Scientific Publications by FDA Staff
J Food Sci 1970 Jul;35(4):352-6
Thermal Inactivation of Alpha-Amylase in Various Liquid Egg Products
The amount of alpha-amylase enzyme inactivated at the time-temperature recommended by the U.S. Public Health Service and by the U.S. Department of Agriculture for various liquid egg products was determined. The liquid whole egg, yolk, salted yolk or blended egg was placed in a stainless steel tube 40 in. in length and with an outside diameter of 0.125 in. The ends were closed and heated in a water bath for varying periods of time at different temperatures. The enzyme was assayed by the starch-iodine reaction method. When heated for 3.5 min, the amount of enzyme inactivated was 41 ± 5% for whole egg at 140°F; 27 ° 3% for yolk at 142°F; 100% for salted yolk at 146°F; 6 ° 2% for sugared yolk at 146°F and 0% for blended egg at 142°F. The D values at the respective temperatures were 19.6, 28.3, 0.68, 153.0 and 5,858 min. Addition of sucrose or Bactodextrin to egg modifies the alpha-amylase to become stabilized, and addition of sodium chloride modifies the enzyme to become susceptible to heat inactivation. Consideration of thermal inactivation data showed that the activation energy (92 to 132 Kcal mole¿1) and entropy of activation (¿238 to ¿313 Cal mole¿1 K¿1) were both high, indicating that enzyme inactivation will not become appreciable until much higher temperatures are reached. Data obtained on whole egg pasteurized by the commercial type batch and by the laboratory-type continuous-flow methods ware compared with those obtained above and were discussed.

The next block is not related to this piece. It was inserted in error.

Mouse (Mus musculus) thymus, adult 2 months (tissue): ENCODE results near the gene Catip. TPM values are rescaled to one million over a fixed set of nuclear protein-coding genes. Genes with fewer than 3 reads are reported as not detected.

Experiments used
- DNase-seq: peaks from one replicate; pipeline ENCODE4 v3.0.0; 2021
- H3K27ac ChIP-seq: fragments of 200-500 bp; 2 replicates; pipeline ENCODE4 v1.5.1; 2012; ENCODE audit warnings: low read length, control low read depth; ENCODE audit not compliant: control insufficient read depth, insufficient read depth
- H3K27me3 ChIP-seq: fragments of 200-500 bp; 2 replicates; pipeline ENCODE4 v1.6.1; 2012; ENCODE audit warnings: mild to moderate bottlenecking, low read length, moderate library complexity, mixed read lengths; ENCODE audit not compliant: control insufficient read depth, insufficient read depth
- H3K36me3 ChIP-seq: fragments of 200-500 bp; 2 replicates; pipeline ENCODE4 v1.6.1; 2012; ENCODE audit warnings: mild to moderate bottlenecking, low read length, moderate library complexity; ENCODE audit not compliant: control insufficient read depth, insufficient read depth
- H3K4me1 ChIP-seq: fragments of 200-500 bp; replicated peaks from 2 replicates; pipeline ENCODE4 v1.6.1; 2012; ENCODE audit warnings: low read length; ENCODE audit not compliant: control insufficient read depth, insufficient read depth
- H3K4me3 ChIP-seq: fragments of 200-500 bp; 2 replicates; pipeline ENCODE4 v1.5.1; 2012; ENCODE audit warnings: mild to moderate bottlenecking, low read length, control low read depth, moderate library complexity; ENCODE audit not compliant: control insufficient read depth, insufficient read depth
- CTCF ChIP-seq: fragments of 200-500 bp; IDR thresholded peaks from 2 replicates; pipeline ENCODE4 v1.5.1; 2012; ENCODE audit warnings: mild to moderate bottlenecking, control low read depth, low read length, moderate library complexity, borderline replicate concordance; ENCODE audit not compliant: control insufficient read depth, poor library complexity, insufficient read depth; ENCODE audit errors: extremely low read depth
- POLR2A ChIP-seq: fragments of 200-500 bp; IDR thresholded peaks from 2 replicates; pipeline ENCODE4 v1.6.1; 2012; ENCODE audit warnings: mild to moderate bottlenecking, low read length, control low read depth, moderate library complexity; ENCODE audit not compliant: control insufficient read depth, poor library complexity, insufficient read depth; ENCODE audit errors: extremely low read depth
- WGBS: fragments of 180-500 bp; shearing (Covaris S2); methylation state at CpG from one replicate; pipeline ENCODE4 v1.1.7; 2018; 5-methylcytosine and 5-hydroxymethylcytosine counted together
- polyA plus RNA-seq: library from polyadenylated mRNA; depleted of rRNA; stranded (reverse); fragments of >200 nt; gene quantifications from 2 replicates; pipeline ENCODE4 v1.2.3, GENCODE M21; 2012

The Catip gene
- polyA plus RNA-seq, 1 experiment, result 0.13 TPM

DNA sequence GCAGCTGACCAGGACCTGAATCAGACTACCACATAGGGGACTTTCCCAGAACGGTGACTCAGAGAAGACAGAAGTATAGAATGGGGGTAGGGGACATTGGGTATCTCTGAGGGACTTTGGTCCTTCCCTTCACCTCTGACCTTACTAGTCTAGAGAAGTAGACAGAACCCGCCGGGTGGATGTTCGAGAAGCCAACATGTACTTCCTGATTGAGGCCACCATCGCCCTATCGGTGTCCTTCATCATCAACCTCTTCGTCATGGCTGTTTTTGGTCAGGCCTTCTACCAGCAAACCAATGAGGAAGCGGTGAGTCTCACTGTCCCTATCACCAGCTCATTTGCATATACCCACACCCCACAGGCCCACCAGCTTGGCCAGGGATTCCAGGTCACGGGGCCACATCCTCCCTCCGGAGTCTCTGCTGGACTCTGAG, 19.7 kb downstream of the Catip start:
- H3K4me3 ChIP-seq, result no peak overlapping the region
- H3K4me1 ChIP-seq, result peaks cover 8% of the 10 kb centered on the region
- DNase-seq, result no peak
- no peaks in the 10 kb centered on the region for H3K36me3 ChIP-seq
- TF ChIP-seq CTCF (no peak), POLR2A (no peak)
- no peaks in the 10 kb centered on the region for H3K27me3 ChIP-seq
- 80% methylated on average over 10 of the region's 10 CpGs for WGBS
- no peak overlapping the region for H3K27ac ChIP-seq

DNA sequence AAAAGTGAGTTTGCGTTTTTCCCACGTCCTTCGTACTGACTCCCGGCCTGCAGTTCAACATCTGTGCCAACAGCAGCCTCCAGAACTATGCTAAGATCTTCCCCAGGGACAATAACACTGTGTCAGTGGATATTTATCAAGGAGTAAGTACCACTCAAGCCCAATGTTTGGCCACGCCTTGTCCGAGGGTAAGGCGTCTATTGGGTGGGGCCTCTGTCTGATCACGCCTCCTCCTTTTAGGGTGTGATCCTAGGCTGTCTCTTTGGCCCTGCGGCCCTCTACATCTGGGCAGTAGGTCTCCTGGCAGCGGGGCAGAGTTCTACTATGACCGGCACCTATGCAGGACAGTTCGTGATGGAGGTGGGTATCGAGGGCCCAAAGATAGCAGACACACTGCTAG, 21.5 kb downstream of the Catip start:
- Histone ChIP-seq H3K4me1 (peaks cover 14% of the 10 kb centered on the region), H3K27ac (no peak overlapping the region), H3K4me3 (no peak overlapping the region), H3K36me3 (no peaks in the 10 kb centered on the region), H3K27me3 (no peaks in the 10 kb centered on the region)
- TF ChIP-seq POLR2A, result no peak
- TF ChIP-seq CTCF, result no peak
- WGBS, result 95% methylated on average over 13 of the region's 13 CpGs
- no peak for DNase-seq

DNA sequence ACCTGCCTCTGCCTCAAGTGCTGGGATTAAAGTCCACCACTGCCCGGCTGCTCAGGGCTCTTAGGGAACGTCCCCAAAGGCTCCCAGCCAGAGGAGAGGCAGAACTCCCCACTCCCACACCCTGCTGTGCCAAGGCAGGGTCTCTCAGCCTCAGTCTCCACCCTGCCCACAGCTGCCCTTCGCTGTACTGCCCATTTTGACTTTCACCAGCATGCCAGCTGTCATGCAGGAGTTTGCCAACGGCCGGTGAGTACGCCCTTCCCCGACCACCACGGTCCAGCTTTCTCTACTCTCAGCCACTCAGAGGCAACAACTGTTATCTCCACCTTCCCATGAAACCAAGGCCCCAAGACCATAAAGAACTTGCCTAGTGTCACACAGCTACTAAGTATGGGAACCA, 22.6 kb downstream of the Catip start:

|Category: Journal Article|
|Includes FDA Authors from Scientific Area(s): Food|
|Entry Created: 2012-11-10||Entry Last Modified: 2012-11-25|